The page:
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    6. Afterparty

    Daryl Gregory‘s violent new novel jumps five minutes into the future, where any teenager with an Internet connection and the right kind of printer can print out drug recipes—or invent new ones. Lest you think this is just a retread of Requiem for a Dream, however, consider this: A new mind-altering drug called Numinous becomes the sacrament for a church preying on lower-class folks looking for reason. And that’s when the murders and cover-ups start. For anyone who’s captivated and/or terrified by the trend toward printing 3-D anything, this is your must-read.

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    7. Raising Steam

    The latest installment in Terry Pratchett‘s acclaimed Discworld series introduces a mighty steampunk machine that utilizes earth, air, wind, and fire for power… but has no owner. Enter Post Office and Royal Bank Master Moist von Lipwig, who is used to exerting his greatest effort in oratory, and not over a clanging, greasy, monstrous machine. This odd-couple duo must fend off Dwarfish terrorists while building a railroad in the 40th Discworld adventure.

  8. 8. Thief’s Magic

    Trudi Canavan‘s new epic fantasy series envisions a world where the industrial revolution is powered by magic, and a soul trapped in a book who holds the secrets to a coming disaster. We’re suckers for sentient objects—see last year’s runaway hit (and Nebula nominee!) Ancillary Justice, about a starship-turned-fragile-human—so we’re excited to see where Canavan takes this concept. Plus, the commentary on magic being such a cornerstone of society can’t be beat.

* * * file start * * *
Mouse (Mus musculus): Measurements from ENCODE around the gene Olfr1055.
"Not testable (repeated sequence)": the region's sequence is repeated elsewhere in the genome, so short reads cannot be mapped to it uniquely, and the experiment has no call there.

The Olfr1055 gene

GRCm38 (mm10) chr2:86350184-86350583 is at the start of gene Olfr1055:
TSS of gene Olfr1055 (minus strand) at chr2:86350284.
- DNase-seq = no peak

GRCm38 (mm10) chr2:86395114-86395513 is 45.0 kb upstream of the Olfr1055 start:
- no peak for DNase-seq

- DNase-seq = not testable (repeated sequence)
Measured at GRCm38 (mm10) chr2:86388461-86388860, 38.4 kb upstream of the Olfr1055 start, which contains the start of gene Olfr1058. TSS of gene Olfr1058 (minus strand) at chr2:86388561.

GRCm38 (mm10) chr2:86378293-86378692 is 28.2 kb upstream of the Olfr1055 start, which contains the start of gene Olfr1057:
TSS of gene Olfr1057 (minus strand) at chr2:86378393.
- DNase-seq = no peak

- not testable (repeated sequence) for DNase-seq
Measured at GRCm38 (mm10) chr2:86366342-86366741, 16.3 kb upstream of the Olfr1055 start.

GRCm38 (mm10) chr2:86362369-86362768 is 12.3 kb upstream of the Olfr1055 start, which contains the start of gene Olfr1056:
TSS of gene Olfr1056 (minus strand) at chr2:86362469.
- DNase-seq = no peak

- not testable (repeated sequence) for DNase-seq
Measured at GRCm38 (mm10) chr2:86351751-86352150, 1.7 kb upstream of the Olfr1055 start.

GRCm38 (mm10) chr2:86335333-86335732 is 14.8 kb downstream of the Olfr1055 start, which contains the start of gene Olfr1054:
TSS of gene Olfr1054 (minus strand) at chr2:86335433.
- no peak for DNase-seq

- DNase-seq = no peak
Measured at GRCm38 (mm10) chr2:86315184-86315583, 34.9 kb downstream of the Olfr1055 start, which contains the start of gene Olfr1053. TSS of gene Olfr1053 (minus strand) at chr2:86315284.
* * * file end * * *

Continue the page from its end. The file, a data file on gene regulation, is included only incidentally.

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    9. The Burning Dark

    The anticipated second book from Adam Christopher combines some of our favorite facets of space stories: A human with robot parts with perhaps the most American name (Abraham Idaho Cleveland); a decommissioned space station; and a mysterious female voice over radio wave from a thousand lightyears—and maybe many actual years—away. We will happily follow this book—blurbed as “a widescreen Hollywood spectacular in novel form”—into the dark.

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    10. The Tropic of Serpents

    Those of you who were pleasantly surprised by Marie Brennan‘s 2013 novel A Natural History of Dragons will be excited to reunite with Lady Trent in her next magical memoir. In volume two of her journey toward becoming the most renowned dragon naturalist, young Isabella embarks on an expedition to the war-torn continent of Eriga. Her journeys into the foreboding (and forbidden) jungle known as the “Green Hell” will bring her closer to all manner of draconian species. Brennan’s background in anthropology, archaeology, and folklore cements The Tropic of Serpents one of this year’s must-reads.

Natalie Zutter
Seeing as Natalie spent her childhood reading Star Wars and Tamora Pierce novels, she’s used to being the token geek at anything from celebrity websites to book websites. (Though she’s also a recent romance convert!) A graduate of NYU's Gallatin School of Individualized Study, she stages plays about superheroes, sex robots, and Internet fandom in her spare time. As a pop culture blogger, she has written for Tor.com, Crushable, Quirk Books, BlackBook, and other outlets.